The October entries provided our judges (yes, two judges pronounced on last month's entries) with a degree of difficulty!
They both confirm that this was not an easy task but they are in agreement that it ultimately came down to the wire (this is beginning to sound like the American election)!
And their combined comments were ...... (this member of the Webteam is but the messenger) ....
The image of the cobwebs, whilst suggesting a keen eye on the part of the individual photographer, was ruled out because it was felt that there was too much additional and unnecessary material within the image, giving an unduly dark photograph which occupied at least half of the frame. It was suggested that if this had been tightly cropped and with an altered exposure, then this could have had more impact. However, the photographer was commended for identifying this subject as a worthy submission and it was taken adjacent to the Barbour Institute.
The open fields of harvested grass were judged to be restful, local, but lacked 'punch'. It was considered that with more favourable lighting and perhaps a red anorak-wearing walker (perfectly positioned) then the image might have been improved.
The 'Shaggy Pholiota' fungi taken at Burwardsley was regarded to be dramatic and certainly represented a wonderful palette of autumnal colour but the judges were in agreement that areas of focus might have been improved. However, this image too could have been cropped to good effect since one is drawn to the central space which is occupied by moss and not the dramatic fungi.
The final judgement, therefore, came down to the 'Rainbows' and 'Tattenhall Road'. The former was argued to be 'well caught' whilst the latter was regarded to be 'well seen'.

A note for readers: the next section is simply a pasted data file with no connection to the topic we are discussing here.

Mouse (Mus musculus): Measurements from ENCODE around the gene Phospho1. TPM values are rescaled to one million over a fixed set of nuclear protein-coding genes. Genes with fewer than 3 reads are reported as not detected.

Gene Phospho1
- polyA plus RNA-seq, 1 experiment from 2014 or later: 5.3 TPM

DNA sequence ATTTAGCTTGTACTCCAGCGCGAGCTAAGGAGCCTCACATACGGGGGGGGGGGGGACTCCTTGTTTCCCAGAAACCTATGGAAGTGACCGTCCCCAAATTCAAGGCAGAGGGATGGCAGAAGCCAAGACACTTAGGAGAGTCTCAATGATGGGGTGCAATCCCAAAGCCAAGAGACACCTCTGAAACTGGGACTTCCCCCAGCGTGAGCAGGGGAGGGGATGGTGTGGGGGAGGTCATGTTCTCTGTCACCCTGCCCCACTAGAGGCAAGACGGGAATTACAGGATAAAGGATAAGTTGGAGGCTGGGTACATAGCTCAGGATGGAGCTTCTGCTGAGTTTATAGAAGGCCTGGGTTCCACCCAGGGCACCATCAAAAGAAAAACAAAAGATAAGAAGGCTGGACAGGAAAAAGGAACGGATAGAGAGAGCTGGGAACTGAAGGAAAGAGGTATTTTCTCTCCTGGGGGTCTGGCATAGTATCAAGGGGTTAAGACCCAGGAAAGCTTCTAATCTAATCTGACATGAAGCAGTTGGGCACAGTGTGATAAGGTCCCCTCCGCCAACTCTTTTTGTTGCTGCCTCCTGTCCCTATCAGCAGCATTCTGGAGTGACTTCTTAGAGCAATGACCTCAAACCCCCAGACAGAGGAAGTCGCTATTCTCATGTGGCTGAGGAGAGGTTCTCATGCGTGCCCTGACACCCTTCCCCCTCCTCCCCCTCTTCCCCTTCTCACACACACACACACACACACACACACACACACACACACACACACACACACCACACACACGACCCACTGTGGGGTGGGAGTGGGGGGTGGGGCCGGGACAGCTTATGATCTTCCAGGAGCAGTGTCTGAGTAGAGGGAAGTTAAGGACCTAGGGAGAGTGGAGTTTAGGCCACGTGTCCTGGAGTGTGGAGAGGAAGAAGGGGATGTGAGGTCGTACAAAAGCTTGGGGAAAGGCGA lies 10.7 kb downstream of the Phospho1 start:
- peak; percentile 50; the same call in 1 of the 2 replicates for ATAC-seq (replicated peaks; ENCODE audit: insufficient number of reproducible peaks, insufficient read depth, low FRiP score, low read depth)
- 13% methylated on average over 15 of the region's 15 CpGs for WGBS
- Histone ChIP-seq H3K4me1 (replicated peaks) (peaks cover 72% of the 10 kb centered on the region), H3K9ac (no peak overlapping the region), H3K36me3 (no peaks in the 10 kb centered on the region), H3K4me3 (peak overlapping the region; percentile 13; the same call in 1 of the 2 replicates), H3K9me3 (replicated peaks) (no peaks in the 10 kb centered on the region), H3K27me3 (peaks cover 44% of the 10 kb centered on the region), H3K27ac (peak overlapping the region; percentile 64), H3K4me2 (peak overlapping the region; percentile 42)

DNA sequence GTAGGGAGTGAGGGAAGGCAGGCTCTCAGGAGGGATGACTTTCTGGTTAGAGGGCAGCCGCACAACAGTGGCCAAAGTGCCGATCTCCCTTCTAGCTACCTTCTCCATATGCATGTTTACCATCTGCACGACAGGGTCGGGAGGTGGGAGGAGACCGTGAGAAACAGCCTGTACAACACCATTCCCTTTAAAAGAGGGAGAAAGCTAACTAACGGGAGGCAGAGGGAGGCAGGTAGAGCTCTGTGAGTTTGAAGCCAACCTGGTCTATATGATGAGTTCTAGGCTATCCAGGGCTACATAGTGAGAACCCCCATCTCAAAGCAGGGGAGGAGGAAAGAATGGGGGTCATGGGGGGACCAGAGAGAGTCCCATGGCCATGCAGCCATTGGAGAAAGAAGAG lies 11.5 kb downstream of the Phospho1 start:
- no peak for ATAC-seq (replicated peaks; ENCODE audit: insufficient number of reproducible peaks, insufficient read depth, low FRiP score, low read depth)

It was felt that the image of the Rainbows displayed lovely lighting and that capturing the bird in the sky, just where that area of the photograph was potentially empty, was down to luck or perhaps a moment worth waiting for. Capturing the moment and being in the right place at the right time can sometimes result in a photo of this worth.
The unusually quite Tattenhall Road was a terrific idea and demonstrates that you do not have to go far from home to create a very pleasing photograph. However, it was felt that the poppies, and only the poppies, gave the photograph the 'wow' factor. The lighting of the composition was on the drab side which was regarded to be a pity because the carpet of autumn leaves was actually remarkable. However, the curve of the road draws the viewer away from the splendours of autumn which might have looked remarkable had the sun favoured this photographer.
On balance, therefore, our judges have given the October prize to the 'Rainbows' by a whisker!
It was regarded to be a lovely shot and smacks of why we like living in the village!
We look forward to receiving your November entries.